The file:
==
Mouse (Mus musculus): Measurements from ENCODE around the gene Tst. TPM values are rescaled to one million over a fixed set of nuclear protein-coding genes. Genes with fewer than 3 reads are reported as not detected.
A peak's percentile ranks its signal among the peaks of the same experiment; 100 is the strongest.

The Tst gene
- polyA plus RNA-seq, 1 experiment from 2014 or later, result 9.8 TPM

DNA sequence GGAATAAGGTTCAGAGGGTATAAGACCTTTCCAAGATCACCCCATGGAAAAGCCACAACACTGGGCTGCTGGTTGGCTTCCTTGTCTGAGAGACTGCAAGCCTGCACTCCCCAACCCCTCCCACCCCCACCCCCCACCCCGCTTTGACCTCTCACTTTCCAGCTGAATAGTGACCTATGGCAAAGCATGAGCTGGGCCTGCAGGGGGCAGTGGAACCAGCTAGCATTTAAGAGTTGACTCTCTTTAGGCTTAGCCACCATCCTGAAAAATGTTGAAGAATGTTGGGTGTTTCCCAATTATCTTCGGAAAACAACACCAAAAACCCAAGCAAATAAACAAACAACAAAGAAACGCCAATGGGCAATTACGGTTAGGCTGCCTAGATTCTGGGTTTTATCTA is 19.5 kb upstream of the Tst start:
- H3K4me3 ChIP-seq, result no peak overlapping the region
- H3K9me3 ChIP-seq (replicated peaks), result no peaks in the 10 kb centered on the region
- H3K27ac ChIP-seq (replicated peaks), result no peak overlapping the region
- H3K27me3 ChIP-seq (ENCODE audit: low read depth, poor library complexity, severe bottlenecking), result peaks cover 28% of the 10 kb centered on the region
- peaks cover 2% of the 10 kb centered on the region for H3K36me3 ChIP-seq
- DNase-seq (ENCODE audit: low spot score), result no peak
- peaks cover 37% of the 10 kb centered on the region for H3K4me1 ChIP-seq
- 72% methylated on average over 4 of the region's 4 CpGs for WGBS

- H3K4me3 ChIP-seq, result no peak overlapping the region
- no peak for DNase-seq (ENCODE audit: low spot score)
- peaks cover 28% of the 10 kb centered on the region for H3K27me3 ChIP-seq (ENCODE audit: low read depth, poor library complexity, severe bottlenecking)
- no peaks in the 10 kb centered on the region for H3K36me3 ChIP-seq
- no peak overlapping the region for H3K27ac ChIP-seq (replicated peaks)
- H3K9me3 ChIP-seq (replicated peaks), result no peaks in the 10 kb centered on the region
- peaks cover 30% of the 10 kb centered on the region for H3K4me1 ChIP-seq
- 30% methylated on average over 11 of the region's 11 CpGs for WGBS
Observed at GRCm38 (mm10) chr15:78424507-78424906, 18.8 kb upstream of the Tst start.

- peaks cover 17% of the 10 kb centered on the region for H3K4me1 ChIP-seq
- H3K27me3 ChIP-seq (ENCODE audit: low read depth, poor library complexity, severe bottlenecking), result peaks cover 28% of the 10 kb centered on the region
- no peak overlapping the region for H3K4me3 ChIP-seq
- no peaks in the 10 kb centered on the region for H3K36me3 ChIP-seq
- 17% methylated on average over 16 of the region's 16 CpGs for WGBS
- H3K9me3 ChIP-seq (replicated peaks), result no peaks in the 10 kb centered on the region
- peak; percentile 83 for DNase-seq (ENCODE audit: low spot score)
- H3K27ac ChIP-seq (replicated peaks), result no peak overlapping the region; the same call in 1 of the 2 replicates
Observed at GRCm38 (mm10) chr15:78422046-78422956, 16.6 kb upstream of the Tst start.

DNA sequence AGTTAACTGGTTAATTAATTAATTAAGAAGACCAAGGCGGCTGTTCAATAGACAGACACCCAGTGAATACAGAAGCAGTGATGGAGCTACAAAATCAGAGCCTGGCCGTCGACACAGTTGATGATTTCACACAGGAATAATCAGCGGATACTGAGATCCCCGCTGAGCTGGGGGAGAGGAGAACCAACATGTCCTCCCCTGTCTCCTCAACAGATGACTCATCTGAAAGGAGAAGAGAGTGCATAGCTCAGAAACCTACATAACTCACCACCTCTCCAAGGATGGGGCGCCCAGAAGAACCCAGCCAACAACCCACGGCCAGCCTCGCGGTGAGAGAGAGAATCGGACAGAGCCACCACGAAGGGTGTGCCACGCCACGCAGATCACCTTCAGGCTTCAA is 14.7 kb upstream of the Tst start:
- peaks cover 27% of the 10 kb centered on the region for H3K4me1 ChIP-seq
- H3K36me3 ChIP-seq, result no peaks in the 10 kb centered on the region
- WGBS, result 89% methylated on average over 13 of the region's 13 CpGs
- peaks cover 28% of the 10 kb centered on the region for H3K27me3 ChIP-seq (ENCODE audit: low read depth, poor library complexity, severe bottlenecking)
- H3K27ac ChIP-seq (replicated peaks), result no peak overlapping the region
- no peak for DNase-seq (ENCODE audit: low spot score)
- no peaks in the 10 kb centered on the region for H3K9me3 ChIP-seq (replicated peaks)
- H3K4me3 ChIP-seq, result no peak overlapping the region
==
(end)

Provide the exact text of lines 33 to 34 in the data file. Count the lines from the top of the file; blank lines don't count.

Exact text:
- peaks cover 27% of the 10 kb centered on the region for H3K4me1 ChIP-seq
- H3K36me3 ChIP-seq, result no peaks in the 10 kb centered on the region